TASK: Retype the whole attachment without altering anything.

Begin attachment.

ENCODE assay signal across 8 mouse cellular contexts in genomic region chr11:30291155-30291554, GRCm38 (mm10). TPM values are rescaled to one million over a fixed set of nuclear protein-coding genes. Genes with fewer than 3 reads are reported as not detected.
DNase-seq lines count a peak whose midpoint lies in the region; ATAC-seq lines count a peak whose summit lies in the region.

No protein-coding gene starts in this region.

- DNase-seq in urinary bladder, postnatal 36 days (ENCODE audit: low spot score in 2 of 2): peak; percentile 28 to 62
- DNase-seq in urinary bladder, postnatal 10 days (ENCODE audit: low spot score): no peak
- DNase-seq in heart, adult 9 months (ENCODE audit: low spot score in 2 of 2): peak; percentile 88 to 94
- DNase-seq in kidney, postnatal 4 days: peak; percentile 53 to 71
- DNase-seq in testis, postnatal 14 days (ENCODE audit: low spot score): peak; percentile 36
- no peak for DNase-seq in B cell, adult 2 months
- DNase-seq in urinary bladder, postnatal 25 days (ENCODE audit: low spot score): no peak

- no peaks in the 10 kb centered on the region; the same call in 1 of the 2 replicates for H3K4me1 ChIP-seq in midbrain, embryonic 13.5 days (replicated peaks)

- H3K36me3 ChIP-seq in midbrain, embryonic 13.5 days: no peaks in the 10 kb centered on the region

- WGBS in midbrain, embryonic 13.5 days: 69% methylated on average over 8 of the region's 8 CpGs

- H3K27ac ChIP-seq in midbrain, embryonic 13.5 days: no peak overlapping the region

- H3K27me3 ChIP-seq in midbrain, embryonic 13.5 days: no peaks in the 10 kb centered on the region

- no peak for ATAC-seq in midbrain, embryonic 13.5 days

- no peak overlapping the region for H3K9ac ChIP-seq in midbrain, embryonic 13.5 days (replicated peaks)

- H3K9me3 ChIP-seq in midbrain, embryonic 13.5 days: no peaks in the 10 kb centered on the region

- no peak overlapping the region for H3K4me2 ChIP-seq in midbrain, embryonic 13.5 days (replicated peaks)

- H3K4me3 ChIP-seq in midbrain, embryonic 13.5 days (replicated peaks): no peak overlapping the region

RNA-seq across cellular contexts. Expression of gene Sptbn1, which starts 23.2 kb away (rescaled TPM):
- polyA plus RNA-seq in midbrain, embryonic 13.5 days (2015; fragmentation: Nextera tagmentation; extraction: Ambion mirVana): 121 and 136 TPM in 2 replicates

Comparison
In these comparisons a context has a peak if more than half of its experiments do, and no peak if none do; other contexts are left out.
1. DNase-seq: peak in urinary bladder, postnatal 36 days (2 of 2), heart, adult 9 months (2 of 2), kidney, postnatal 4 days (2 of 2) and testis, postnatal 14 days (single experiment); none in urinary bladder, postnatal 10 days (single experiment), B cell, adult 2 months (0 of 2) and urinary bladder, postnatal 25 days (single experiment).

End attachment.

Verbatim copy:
ENCODE assay signal across 8 mouse cellular contexts in genomic region chr11:30291155-30291554, GRCm38 (mm10). TPM values are rescaled to one million over a fixed set of nuclear protein-coding genes. Genes with fewer than 3 reads are reported as not detected.
DNase-seq lines count a peak whose midpoint lies in the region; ATAC-seq lines count a peak whose summit lies in the region.

No protein-coding gene starts in this region.

- DNase-seq in urinary bladder, postnatal 36 days (ENCODE audit: low spot score in 2 of 2): peak; percentile 28 to 62
- DNase-seq in urinary bladder, postnatal 10 days (ENCODE audit: low spot score): no peak
- DNase-seq in heart, adult 9 months (ENCODE audit: low spot score in 2 of 2): peak; percentile 88 to 94
- DNase-seq in kidney, postnatal 4 days: peak; percentile 53 to 71
- DNase-seq in testis, postnatal 14 days (ENCODE audit: low spot score): peak; percentile 36
- no peak for DNase-seq in B cell, adult 2 months
- DNase-seq in urinary bladder, postnatal 25 days (ENCODE audit: low spot score): no peak

- no peaks in the 10 kb centered on the region; the same call in 1 of the 2 replicates for H3K4me1 ChIP-seq in midbrain, embryonic 13.5 days (replicated peaks)

- H3K36me3 ChIP-seq in midbrain, embryonic 13.5 days: no peaks in the 10 kb centered on the region

- WGBS in midbrain, embryonic 13.5 days: 69% methylated on average over 8 of the region's 8 CpGs

- H3K27ac ChIP-seq in midbrain, embryonic 13.5 days: no peak overlapping the region

- H3K27me3 ChIP-seq in midbrain, embryonic 13.5 days: no peaks in the 10 kb centered on the region

- no peak for ATAC-seq in midbrain, embryonic 13.5 days

- no peak overlapping the region for H3K9ac ChIP-seq in midbrain, embryonic 13.5 days (replicated peaks)

- H3K9me3 ChIP-seq in midbrain, embryonic 13.5 days: no peaks in the 10 kb centered on the region

- no peak overlapping the region for H3K4me2 ChIP-seq in midbrain, embryonic 13.5 days (replicated peaks)

- H3K4me3 ChIP-seq in midbrain, embryonic 13.5 days (replicated peaks): no peak overlapping the region

RNA-seq across cellular contexts. Expression of gene Sptbn1, which starts 23.2 kb away (rescaled TPM):
- polyA plus RNA-seq in midbrain, embryonic 13.5 days (2015; fragmentation: Nextera tagmentation; extraction: Ambion mirVana): 121 and 136 TPM in 2 replicates

Comparison
In these comparisons a context has a peak if more than half of its experiments do, and no peak if none do; other contexts are left out.
1. DNase-seq: peak in urinary bladder, postnatal 36 days (2 of 2), heart, adult 9 months (2 of 2), kidney, postnatal 4 days (2 of 2) and testis, postnatal 14 days (single experiment); none in urinary bladder, postnatal 10 days (single experiment), B cell, adult 2 months (0 of 2) and urinary bladder, postnatal 25 days (single experiment).